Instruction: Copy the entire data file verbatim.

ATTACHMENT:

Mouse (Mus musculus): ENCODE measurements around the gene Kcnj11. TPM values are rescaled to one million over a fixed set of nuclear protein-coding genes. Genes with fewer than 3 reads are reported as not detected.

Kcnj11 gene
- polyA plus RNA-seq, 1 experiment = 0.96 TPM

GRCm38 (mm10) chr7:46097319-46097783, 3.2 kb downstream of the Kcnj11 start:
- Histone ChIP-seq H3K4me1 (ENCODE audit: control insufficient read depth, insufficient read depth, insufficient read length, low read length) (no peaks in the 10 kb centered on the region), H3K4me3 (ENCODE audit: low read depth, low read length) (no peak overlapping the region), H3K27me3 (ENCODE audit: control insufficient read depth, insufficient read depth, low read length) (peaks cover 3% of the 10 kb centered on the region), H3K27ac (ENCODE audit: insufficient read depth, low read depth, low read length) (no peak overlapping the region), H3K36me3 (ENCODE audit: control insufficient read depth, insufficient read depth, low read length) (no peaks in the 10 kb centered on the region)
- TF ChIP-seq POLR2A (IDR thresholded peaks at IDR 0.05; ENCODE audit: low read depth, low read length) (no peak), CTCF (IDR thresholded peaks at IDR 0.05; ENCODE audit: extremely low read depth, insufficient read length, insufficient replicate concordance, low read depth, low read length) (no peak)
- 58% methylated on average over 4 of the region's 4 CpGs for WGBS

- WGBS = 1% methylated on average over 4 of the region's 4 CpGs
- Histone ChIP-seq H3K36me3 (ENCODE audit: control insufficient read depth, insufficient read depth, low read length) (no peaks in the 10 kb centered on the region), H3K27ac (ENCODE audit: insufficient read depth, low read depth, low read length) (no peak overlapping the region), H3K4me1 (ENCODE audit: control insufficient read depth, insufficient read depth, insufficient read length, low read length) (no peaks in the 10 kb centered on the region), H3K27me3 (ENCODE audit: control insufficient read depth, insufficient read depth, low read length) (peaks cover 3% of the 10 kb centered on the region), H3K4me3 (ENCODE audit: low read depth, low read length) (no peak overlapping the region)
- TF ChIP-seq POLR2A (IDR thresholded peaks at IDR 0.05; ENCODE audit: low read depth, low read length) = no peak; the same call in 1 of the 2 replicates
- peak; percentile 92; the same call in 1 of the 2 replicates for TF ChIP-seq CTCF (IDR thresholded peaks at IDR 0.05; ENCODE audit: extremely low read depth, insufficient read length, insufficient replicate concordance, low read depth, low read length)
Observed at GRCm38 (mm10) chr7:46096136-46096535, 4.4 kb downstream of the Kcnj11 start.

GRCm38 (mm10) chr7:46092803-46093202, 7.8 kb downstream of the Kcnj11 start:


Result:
Mouse (Mus musculus): ENCODE measurements around the gene Kcnj11. TPM values are rescaled to one million over a fixed set of nuclear protein-coding genes. Genes with fewer than 3 reads are reported as not detected.

Kcnj11 gene
- polyA plus RNA-seq, 1 experiment = 0.96 TPM

GRCm38 (mm10) chr7:46097319-46097783, 3.2 kb downstream of the Kcnj11 start:
- Histone ChIP-seq H3K4me1 (ENCODE audit: control insufficient read depth, insufficient read depth, insufficient read length, low read length) (no peaks in the 10 kb centered on the region), H3K4me3 (ENCODE audit: low read depth, low read length) (no peak overlapping the region), H3K27me3 (ENCODE audit: control insufficient read depth, insufficient read depth, low read length) (peaks cover 3% of the 10 kb centered on the region), H3K27ac (ENCODE audit: insufficient read depth, low read depth, low read length) (no peak overlapping the region), H3K36me3 (ENCODE audit: control insufficient read depth, insufficient read depth, low read length) (no peaks in the 10 kb centered on the region)
- TF ChIP-seq POLR2A (IDR thresholded peaks at IDR 0.05; ENCODE audit: low read depth, low read length) (no peak), CTCF (IDR thresholded peaks at IDR 0.05; ENCODE audit: extremely low read depth, insufficient read length, insufficient replicate concordance, low read depth, low read length) (no peak)
- 58% methylated on average over 4 of the region's 4 CpGs for WGBS

- WGBS = 1% methylated on average over 4 of the region's 4 CpGs
- Histone ChIP-seq H3K36me3 (ENCODE audit: control insufficient read depth, insufficient read depth, low read length) (no peaks in the 10 kb centered on the region), H3K27ac (ENCODE audit: insufficient read depth, low read depth, low read length) (no peak overlapping the region), H3K4me1 (ENCODE audit: control insufficient read depth, insufficient read depth, insufficient read length, low read length) (no peaks in the 10 kb centered on the region), H3K27me3 (ENCODE audit: control insufficient read depth, insufficient read depth, low read length) (peaks cover 3% of the 10 kb centered on the region), H3K4me3 (ENCODE audit: low read depth, low read length) (no peak overlapping the region)
- TF ChIP-seq POLR2A (IDR thresholded peaks at IDR 0.05; ENCODE audit: low read depth, low read length) = no peak; the same call in 1 of the 2 replicates
- peak; percentile 92; the same call in 1 of the 2 replicates for TF ChIP-seq CTCF (IDR thresholded peaks at IDR 0.05; ENCODE audit: extremely low read depth, insufficient read length, insufficient replicate concordance, low read depth, low read length)
Observed at GRCm38 (mm10) chr7:46096136-46096535, 4.4 kb downstream of the Kcnj11 start.

GRCm38 (mm10) chr7:46092803-46093202, 7.8 kb downstream of the Kcnj11 start: